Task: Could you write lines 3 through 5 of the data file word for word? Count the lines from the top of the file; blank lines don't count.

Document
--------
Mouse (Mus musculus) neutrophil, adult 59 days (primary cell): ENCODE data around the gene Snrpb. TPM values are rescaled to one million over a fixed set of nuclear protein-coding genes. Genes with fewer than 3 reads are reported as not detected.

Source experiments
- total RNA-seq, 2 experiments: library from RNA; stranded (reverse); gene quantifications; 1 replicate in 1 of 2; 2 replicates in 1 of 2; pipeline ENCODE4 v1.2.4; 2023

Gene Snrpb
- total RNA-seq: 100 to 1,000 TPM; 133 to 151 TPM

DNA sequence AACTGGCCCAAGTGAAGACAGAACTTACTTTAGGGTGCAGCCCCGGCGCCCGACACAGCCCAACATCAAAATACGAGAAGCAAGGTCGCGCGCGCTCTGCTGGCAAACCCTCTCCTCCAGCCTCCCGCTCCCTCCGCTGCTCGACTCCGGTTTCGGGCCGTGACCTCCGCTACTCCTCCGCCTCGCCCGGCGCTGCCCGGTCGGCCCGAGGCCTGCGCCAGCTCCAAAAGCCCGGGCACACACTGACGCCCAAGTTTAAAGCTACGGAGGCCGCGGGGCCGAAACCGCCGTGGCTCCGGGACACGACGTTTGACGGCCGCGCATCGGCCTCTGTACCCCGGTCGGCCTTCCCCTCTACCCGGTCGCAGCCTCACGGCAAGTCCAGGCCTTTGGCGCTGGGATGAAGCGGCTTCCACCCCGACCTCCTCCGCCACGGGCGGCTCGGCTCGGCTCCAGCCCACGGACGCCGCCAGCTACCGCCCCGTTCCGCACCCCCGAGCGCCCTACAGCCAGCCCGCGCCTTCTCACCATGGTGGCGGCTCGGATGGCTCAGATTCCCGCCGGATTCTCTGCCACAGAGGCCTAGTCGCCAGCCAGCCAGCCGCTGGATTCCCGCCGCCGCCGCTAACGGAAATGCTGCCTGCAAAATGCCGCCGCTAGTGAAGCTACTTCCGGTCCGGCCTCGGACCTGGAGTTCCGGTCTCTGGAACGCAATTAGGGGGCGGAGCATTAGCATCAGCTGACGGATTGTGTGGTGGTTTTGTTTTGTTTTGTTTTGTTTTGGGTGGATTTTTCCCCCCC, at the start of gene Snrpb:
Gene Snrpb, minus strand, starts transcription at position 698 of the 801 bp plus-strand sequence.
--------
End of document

- total RNA-seq, 2 experiments: library from RNA; stranded (reverse); gene quantifications; 1 replicate in 1 of 2; 2 replicates in 1 of 2; pipeline ENCODE4 v1.2.4; 2023

Gene Snrpb
- total RNA-seq: 100 to 1,000 TPM; 133 to 151 TPM